So what’s going on? How did we get to this point, and is it all doom and gloom? Of course, each story is different and you will get different answers depending on whom you ask. So we reached out to some people in the food business for answers.

Too many cooks

It’s never been easy to run a restaurant in Iceland. Much of the produce needs to be imported, and the size of the population means that we are reliant on the peaks and valleys of tourism. With the recent influx of tourists, Reykjavík definitely saw a spike in restaurateurs setting up shop to feed the incoming hordes.

“If the suburbanite will won’t come to the food, then the food must go to the suburbanite.”

One such restaurateur is Ragnar Eiríksson, formerly of Dill and Hótel Holt, currently of wine bar Vínstofan 10 Sopar, who is sceptical of blaming the tourism downswing outright.

“I don’t believe the business itself has gotten that much harder,” he says. “Yes, we have more restaurants than a decade ago, but we also have more tourists than a decade ago. The problem is that restaurateurs often get dollar signs in their eyes and over-invest, and it can be really hard to pay back that investment in this business.”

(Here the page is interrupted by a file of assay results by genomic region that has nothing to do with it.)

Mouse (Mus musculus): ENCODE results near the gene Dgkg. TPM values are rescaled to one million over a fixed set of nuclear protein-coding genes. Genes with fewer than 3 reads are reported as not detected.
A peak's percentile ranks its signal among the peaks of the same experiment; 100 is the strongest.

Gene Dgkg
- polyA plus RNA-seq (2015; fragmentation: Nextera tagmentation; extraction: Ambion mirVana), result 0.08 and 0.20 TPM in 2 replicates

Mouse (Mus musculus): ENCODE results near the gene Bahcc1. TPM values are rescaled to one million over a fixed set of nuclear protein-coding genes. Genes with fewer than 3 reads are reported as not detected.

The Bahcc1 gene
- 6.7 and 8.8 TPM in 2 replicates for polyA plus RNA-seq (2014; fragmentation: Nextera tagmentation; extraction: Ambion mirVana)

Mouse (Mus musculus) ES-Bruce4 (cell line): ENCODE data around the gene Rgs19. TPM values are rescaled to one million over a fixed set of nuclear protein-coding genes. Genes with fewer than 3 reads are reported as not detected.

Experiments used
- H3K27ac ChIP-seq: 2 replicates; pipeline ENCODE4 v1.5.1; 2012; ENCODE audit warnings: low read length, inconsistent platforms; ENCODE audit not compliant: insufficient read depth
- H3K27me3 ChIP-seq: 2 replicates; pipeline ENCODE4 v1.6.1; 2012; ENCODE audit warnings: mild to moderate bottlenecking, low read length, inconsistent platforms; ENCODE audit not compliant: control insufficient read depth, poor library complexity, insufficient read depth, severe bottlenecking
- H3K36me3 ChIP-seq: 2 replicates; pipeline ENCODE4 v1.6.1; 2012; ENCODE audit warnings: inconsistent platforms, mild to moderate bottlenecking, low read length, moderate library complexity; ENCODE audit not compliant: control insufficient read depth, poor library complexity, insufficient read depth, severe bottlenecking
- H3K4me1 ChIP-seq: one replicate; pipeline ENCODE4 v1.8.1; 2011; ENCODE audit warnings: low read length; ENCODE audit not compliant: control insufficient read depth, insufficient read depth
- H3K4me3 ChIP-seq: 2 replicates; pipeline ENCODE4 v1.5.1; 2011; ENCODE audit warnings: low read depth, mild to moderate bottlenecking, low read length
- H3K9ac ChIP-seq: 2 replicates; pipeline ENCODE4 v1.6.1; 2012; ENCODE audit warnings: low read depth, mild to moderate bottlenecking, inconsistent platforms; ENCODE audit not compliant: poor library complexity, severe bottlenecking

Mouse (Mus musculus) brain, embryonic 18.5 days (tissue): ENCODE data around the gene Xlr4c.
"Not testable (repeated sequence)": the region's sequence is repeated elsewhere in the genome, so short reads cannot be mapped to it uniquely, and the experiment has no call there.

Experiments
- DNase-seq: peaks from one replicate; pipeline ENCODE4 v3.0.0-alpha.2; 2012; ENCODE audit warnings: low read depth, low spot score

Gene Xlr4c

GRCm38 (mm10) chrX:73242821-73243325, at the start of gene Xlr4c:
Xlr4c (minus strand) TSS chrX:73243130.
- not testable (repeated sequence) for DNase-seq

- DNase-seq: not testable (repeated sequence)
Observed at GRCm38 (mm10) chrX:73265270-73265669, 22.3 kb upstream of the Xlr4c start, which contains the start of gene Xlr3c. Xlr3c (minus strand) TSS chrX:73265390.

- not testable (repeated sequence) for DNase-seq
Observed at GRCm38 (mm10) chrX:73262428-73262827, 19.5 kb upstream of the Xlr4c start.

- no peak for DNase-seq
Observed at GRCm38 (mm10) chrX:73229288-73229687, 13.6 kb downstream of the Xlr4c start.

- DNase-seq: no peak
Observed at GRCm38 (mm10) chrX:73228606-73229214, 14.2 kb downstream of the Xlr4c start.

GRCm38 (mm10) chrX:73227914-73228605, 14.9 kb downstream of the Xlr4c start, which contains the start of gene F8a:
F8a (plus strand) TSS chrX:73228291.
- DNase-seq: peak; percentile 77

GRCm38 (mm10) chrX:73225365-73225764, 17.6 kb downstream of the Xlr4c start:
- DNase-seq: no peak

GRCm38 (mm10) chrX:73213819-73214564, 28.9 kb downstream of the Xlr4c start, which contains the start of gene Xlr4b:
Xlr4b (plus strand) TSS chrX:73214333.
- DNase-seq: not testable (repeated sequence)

The rent is too damn high

In some cases, greed and hubris played a part. However, that doesn’t paint a complete picture. No one who has tried renting or buying in downtown Reykjavík needs to be told about the sky-high rental prices and many claim that this has played a major role in the recent spate of business closures.

“The high down-payments and rental guarantees are definitely one of the issues,” says Jóhanna Jakobsdóttir, the owner of recently-shuttered Nostra on Laugavegur. “This and the fact that all the cost of renovation falls on the tenant’s shoulders. Elsewhere in Europe you have a tradition of grace periods and landlords taking a more active role in establishing the business to ensure success—but you don’t hear about that here.”

Where do we go now?

It’s easy to join in the Greek chorus of doom and gloom, but people in the restaurant business are no strangers to the struggle. Many solutions have been proposed.

“I definitely agree with the role of the landowners and landlords,” says Erna Pétursdóttir of Ramen Momo. “We need to establish the shared interest when opening a restaurant. Nobody should be benefitting from a bankruptcy. Some of these changes may need to be pushed into being by the government, through new regulations or tax incentives.”